How to win a credit card charge-back dispute
Keep good paper records to improve your odds
To Her Credit
Sally Herigstad is a certified public accountant and the author of "Help! I Can't Pay My Bills: Surviving a Financial Crisis" (St. Martin's Press, 2006). She writes "To Her Credit," a weekly reader Q&A column about issues involving women, credit and debt, for CreditCards.com, and also writes regularly for MSN Money, Interest.com and Bankrate.com, and has guested on Martha Steward Radio and other programs. See her website SallyHerigstad.com
for more personal finance tips and free budgeting worksheets.
Ask Sally a question
, or read her previous answers in the To Her Credit archive
Dear To Her Credit,
I made a bed and breakfast reservation, but then I canceled
it because I found another, less-expensive B&B nearby. I canceled by phone
months before the stay. I received only a verbal cancellation, no e-mail or
letter verifying the cancellation.
Now I have a charge for more than $700 on my credit card. I
called the merchant, but I can't prove that I canceled the reservation. Can I
do anything? -- Cyndi
With no written documentation, you're stuck with "you
said, they said" at this point. That doesn't mean you should give up and
pay the $700 for services you never received. It only means that getting your
money back will be harder that it would have been if you had asked them for a
cancellation confirmation by mail or by e-mail.
Consumers must always try to resolve a dispute with the
merchant before they ask the credit card company for help. It sounds like
you've made an effort. You may want to try again, in writing this time. When
you do, don't be afraid to appeal to the bed and breakfast's desire for a good
online reputation. Companies definitely read their own reviews on consumer
feedback sites, and they know that one bad review can turn people to the
competition. "No company wants a bad rap on the Internet," says Deborah
McNaughton, president of Professional Credit Counselors.
If the B&B still won't budge, your next step is to
request a charge-back. A charge-back means that your bank removes the charge,
along with any interest charges, from your credit card bill while the item is
You must act promptly, however. McNaughton says, "The Fair Credit Billing Act
allows consumers to dispute charges within 60 days that
the charge appears on their statement." Once the consumer files the
dispute, the bank is required to look into it. "The credit card company
has 30 days to respond, and it must be resolved within two billing cycles and no
more than 90 days," she says.
Technically, the Fair Credit Billing Act of 1975 only covers
transactions made in your home state or within 100 miles of your home. That
would probably rule out vacation reservations. Fortunately, the large banks
have not been sticking to the geographic rules. They should still be willing to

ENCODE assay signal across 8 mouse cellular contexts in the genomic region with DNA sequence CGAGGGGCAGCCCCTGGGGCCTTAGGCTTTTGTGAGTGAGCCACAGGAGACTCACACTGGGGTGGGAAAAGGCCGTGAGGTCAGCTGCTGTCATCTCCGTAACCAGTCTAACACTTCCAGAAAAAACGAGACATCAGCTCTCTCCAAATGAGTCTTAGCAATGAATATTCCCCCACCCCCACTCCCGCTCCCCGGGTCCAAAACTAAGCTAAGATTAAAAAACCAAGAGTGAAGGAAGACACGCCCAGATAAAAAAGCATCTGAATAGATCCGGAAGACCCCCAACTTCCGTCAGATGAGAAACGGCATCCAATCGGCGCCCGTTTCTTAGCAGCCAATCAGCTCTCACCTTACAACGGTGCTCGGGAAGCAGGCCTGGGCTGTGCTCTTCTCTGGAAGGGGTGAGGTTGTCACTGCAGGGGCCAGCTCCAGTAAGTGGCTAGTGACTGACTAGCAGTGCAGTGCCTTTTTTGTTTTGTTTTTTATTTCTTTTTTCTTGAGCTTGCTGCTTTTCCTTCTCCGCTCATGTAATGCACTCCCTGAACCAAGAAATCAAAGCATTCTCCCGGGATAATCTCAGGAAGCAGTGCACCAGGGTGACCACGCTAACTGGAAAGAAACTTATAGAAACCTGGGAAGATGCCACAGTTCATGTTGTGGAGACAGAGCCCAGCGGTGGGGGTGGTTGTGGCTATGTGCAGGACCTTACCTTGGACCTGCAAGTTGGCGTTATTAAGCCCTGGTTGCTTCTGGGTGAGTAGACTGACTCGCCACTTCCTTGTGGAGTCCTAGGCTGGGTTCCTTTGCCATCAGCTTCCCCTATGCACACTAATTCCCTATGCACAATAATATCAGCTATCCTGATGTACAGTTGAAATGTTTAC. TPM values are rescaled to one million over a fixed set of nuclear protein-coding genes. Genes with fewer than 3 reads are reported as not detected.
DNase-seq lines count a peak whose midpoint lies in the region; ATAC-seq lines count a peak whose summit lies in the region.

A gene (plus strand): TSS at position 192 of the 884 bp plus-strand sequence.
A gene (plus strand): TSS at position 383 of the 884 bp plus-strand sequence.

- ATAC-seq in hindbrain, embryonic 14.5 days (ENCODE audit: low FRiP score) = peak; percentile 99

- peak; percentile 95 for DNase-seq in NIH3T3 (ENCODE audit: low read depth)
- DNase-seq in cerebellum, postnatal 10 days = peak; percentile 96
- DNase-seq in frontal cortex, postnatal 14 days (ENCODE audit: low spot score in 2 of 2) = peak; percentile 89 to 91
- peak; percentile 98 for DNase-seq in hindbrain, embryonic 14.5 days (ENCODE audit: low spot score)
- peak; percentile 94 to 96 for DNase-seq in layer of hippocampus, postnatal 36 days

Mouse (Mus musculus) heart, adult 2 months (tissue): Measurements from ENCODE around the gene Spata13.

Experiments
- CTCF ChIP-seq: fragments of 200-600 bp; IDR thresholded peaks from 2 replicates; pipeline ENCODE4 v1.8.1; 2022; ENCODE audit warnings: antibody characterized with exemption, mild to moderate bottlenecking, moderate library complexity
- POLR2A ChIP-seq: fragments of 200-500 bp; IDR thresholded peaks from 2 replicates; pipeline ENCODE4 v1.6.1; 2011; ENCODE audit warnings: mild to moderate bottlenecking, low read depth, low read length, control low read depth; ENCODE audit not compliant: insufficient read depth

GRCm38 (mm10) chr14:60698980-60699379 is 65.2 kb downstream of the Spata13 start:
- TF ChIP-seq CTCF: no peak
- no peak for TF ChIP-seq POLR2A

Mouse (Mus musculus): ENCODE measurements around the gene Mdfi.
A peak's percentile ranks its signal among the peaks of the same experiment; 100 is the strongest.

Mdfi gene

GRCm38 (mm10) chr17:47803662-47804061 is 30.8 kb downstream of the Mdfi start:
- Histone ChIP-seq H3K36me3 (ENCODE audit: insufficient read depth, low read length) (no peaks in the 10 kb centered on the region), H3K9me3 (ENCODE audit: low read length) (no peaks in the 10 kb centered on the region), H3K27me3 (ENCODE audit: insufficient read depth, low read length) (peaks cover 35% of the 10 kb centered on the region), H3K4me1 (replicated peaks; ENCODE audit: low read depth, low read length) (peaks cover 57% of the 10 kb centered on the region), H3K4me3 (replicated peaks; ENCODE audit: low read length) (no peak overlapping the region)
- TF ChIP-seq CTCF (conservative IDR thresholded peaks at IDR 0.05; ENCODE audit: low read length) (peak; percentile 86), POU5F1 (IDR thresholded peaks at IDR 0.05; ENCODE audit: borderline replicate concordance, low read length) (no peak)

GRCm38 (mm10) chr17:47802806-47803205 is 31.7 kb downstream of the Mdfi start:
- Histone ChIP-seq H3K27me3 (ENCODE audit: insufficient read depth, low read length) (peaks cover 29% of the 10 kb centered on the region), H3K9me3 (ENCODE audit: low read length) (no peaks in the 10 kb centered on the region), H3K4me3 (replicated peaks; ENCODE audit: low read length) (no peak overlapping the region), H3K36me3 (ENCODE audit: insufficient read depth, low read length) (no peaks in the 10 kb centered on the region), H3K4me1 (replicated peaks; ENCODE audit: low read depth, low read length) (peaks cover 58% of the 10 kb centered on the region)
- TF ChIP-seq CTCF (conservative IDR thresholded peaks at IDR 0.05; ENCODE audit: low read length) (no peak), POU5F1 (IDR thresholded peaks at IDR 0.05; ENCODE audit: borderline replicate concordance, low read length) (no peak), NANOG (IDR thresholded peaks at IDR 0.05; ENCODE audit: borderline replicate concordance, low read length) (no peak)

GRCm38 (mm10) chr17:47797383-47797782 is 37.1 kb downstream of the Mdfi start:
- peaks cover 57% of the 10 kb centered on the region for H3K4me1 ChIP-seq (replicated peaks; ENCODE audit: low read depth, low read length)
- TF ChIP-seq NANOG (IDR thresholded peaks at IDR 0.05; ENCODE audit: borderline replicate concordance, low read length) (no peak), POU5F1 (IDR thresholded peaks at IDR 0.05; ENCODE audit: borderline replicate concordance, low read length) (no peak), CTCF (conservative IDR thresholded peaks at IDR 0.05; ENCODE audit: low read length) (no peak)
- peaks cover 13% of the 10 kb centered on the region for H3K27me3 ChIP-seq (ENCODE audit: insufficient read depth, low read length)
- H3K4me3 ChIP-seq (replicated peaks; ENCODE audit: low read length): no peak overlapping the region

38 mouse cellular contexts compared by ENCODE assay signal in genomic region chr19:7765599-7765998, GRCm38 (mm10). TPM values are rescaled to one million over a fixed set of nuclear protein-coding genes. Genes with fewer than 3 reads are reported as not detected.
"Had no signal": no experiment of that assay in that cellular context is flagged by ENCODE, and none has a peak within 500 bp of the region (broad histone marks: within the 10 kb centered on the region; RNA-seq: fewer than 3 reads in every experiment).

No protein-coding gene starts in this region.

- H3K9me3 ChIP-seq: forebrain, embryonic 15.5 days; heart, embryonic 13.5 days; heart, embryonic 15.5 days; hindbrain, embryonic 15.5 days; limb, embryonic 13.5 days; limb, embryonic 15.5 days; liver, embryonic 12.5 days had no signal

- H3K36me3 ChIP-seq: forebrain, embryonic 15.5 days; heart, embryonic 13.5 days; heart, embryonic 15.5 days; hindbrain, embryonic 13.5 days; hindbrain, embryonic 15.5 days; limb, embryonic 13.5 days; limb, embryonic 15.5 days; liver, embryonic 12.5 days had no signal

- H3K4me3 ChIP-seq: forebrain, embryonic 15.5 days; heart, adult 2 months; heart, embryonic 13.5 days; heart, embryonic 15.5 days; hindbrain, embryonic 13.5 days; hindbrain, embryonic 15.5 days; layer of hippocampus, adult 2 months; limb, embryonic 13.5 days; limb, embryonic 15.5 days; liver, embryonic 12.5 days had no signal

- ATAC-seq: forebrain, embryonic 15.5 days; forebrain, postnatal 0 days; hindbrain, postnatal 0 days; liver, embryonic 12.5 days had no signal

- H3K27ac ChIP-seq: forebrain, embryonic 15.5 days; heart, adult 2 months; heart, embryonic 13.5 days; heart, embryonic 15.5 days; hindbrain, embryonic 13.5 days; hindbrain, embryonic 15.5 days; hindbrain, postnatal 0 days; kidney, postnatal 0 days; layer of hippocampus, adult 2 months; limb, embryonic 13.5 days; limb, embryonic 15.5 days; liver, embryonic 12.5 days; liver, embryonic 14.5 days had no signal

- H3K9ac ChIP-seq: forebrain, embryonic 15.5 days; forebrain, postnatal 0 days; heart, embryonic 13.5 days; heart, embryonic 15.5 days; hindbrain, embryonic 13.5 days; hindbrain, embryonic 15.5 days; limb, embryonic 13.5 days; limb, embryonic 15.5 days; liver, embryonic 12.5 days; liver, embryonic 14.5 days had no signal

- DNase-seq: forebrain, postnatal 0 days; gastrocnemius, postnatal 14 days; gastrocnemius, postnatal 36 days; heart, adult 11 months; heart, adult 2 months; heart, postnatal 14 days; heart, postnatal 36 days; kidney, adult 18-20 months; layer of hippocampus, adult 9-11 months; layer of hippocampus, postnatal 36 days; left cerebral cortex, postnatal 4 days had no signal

It should go without saying that it's better to dispute the
charges in writing. Send the letter by registered mail, and keep a copy.
You may be able to bolster your case with notes you made at
the time. Do you remember who you talked to at the B&B? Long-distance phone bill records? McNaughton
suggests, "Maybe she can go back and check phone records on the dates she
called for proof."
After you send the facts to the credit card company, it
reviews them and makes a decision. If the bank decides in your favor, the
merchant loses not only the charge amount, but fees for the charge-back. If a
merchant receives too many charge-backs, it may be penalized further by the
On the other hand, if the bank decides you're liable for the
$700 charge, it will reinstate it on your bill. At that point, you can seek
legal help if you want to pursue it. I'd still write the online review for this
bed and breakfast. If nothing else, it will alert other potential customers
that they'd better get written confirmation for any dealings with them.
It's so easy to think we don't need to document something,
especially when it seems so straightforward. I recently had a moving company
deny that it had scheduled my delivery, after I spent the morning looking down
the driveway expecting my household goods any minute. You'd think I'd learn. I
hope you can clear this up and have the charge permanently removed. If not,
this was a very expensive lesson, as well as a cautionary tale for others. We
could all benefit by putting more things in writing. It may be one of the best
ways we can take better care of our credit.
See related: How to dispute a credit card bill with a merchant
Meet CreditCards.com's reader Q&A experts
Vexed by a personal finance problem? CreditCards.com's Q&A experts answer questions from readers every weekday. Ask a question, or click on any expert to see their previous answers.
Published: October 26, 2012
If you are commenting using a Facebook account, your profile information may be displayed with your comment depending on your privacy settings. By leaving the 'Post to Facebook' box selected, your comment will be published to your Facebook profile in addition to the space below.
Three most recent To Her Credit stories:
- Husband's secret debt destroying marriage – He opened new cards without his wife's knowledge, racked up debt and now can't afford the minimum payments. Should she leave him or give him another chance? ...
- Resolve medical debt before marriage – A young couple wants to tie the knot, but his unpaid medical debt looms over them. Should they go ahead with their wedding plans or put them off until the debt is cleared? ...
- Is family responsible for mom's debt? – An 89-year-old mom is carrying $20,000 in card debt from purchasing gifts for loved ones. Will the family be liable for the debt when she dies? ...
Did you like this story? Then sign up for CreditCards.com’s weekly e-newsletter for the latest news, advice, articles and tips. It's FREE. Once a week you will receive the top credit card industry news in your inbox. Sign up now!